Blog in 08 2016.
I was watching The Big Short a few days ago when a thought struck me.
If you haven’t seen it, the film is set just before the subprime mortgage crisis of 2007, and one of its major themes is the tendency of the banking industry to overcomplicate simple concepts. The filmmakers’ take on it was that bankers were using complex language to hide some of their less wholesome practices, but I think there’s something else at work too.
I think business worships complexity.
The people who do the most complicated jobs are the most revered. So if your job is comparatively straightforward, the natural reaction is to make it sound complicated. (This is why there are ‘sandwich technicians’ at Subway.) It seems to me that there’s an underlying rule here: if you can explain it, it’s not complicated enough.
This is a stupid and dangerous rule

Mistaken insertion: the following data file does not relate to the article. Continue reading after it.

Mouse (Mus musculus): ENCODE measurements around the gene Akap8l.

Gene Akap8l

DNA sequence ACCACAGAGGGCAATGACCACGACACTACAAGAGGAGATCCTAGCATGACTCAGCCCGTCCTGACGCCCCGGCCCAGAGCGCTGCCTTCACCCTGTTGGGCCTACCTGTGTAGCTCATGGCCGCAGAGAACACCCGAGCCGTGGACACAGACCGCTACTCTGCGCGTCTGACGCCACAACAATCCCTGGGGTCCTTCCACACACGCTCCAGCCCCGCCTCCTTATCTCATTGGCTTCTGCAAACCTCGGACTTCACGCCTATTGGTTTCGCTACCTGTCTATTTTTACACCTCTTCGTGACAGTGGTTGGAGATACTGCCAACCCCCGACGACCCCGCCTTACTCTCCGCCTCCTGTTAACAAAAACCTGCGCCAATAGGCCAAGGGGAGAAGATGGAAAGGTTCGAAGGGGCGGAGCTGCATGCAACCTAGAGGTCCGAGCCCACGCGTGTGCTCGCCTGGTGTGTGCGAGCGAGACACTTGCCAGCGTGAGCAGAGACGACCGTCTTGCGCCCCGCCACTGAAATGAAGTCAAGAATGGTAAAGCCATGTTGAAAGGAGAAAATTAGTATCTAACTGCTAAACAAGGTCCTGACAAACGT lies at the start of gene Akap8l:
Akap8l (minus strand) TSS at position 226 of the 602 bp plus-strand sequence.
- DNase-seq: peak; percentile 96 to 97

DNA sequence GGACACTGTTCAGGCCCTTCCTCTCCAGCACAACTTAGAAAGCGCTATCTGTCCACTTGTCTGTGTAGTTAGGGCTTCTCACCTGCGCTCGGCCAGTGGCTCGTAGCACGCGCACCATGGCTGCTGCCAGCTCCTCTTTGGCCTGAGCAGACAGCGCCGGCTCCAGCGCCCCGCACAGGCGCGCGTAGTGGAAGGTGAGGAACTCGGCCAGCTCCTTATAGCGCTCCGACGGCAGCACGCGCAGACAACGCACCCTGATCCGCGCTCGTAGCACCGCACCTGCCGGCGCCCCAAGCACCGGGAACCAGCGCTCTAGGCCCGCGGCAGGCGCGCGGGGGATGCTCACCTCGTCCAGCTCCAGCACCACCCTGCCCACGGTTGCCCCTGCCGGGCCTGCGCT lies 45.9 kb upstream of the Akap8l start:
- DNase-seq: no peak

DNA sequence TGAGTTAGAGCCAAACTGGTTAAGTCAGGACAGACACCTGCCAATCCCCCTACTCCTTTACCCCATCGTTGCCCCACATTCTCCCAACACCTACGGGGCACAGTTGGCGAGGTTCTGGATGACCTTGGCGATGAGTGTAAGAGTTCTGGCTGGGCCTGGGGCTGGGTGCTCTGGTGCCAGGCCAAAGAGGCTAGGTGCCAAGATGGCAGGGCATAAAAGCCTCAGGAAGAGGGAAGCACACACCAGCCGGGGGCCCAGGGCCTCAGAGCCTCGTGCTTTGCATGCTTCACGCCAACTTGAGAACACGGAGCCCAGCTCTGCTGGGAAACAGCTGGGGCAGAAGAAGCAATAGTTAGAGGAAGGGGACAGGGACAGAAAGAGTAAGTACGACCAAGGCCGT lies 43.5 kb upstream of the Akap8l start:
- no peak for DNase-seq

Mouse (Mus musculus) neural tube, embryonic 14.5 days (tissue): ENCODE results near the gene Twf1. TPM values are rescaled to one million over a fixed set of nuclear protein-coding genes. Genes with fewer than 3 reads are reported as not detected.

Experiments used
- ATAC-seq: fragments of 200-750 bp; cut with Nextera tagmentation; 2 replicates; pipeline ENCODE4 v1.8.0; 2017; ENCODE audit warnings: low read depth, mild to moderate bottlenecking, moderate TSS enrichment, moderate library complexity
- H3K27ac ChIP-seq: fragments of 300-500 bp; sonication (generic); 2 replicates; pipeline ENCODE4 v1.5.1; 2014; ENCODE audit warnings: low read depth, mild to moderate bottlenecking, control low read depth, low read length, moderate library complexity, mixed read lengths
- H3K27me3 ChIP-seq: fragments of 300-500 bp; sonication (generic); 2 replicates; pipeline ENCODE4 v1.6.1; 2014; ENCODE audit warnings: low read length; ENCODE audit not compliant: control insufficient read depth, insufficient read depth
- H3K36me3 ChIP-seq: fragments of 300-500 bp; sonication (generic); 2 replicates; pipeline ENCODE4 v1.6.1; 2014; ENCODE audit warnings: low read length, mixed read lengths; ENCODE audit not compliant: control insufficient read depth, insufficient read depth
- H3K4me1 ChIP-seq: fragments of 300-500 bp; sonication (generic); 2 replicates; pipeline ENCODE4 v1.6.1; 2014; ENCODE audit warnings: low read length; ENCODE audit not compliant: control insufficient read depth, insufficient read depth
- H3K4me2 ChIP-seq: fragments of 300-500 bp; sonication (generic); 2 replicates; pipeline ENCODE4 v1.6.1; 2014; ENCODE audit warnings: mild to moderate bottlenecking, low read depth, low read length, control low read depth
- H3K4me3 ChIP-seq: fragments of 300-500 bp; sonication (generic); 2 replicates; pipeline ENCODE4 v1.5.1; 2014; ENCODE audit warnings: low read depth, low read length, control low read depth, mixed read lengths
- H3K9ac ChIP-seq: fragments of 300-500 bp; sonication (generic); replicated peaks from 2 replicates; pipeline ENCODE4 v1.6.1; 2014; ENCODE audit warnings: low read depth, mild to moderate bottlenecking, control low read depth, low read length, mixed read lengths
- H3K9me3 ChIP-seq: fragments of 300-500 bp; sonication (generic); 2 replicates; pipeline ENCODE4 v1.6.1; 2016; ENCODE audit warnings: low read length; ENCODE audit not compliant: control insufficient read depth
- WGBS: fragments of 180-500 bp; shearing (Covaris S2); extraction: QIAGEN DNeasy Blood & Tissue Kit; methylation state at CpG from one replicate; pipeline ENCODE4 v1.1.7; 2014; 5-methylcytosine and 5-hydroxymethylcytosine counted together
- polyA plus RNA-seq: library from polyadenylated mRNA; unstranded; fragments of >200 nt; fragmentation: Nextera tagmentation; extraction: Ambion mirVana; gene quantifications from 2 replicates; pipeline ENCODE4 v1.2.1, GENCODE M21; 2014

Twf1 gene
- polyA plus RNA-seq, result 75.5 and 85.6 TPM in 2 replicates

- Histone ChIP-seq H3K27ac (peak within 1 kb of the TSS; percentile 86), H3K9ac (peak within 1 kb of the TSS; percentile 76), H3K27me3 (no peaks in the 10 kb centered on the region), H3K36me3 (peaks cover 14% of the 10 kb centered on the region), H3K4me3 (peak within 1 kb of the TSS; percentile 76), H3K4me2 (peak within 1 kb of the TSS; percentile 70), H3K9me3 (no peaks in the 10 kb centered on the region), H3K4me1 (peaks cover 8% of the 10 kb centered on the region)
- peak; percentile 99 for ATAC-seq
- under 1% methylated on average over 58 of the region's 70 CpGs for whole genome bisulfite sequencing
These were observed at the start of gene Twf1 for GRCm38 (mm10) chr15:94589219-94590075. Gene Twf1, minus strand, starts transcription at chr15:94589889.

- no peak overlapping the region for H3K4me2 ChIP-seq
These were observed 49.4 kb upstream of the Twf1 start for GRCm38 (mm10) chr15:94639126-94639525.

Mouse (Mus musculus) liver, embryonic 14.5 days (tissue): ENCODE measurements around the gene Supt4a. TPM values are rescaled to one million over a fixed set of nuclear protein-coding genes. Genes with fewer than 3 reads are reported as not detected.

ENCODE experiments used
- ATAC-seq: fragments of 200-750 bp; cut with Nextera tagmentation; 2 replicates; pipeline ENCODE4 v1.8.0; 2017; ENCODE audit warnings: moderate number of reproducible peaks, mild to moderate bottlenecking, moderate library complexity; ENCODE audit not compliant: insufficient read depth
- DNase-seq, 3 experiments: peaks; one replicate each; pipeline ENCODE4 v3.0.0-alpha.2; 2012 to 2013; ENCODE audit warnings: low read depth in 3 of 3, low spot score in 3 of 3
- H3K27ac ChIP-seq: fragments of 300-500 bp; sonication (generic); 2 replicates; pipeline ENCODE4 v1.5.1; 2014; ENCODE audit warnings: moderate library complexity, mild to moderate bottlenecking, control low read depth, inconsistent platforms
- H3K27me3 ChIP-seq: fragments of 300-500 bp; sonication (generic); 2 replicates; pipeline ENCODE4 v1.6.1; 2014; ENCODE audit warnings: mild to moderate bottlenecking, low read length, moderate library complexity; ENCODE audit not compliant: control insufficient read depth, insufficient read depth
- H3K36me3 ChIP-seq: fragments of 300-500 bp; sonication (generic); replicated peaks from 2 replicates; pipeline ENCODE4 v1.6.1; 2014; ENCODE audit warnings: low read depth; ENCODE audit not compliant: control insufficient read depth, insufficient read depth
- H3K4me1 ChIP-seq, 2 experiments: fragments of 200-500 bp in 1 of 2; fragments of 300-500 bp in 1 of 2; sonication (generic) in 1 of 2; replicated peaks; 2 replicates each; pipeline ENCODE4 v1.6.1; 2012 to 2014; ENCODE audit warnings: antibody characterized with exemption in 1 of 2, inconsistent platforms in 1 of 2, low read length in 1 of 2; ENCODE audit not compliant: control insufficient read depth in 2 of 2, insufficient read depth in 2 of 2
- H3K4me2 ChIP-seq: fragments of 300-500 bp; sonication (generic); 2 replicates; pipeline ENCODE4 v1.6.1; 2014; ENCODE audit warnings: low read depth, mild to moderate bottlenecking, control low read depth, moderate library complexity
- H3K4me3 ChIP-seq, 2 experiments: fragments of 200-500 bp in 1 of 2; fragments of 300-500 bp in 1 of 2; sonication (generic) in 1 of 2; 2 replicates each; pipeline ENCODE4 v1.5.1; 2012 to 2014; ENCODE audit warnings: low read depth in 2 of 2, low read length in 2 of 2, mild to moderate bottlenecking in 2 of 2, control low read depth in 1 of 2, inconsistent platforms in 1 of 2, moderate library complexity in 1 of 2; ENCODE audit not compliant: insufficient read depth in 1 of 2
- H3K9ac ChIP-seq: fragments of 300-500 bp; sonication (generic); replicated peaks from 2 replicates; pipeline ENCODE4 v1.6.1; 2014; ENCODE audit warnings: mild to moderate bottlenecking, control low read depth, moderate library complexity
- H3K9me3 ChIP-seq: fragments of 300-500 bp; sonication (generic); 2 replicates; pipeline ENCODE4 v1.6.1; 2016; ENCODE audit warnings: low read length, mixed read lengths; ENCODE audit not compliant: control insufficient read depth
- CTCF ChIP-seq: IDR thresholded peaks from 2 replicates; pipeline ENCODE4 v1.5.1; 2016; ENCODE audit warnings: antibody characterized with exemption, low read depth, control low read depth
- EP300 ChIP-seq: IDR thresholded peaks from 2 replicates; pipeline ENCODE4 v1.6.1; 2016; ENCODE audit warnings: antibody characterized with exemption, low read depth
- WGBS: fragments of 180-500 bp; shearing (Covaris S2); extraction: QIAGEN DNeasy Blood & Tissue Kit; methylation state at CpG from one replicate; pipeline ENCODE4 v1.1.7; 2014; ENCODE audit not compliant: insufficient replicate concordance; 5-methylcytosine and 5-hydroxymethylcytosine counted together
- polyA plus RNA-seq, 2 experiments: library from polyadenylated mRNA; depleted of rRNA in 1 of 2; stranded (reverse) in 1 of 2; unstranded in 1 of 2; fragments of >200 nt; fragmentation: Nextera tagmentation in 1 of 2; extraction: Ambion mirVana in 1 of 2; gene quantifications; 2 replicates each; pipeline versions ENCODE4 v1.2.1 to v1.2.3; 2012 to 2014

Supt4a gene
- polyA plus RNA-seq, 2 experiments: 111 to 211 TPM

But it’s also the rule that means people like me have a job. So the worst bit is that a lot of people like me, by which I mean writers, seem to abide by the rule themselves.
Writers aren’t ‘writers’ anymore. They’re ‘content strategists’ or ‘content creators’. Likewise writing isn’t ‘writing’, it’s ‘authoring’. And words aren’t ‘words’, they’re ‘content’ or ‘copy’.
The hypocrisy makes my blood boil. As writers it’s our job to make sense of the complexity, not add to it.
So can we stop it now, please?
A lot of people have been getting worked up about commentators using 'medal' as a verb during the Olympics.
Everybody calm down. The English language is packed to the rafters with verbs that didn’t start out as verbs. Like these:
Languages evolve, and there’s nothing we can (or should) do about it.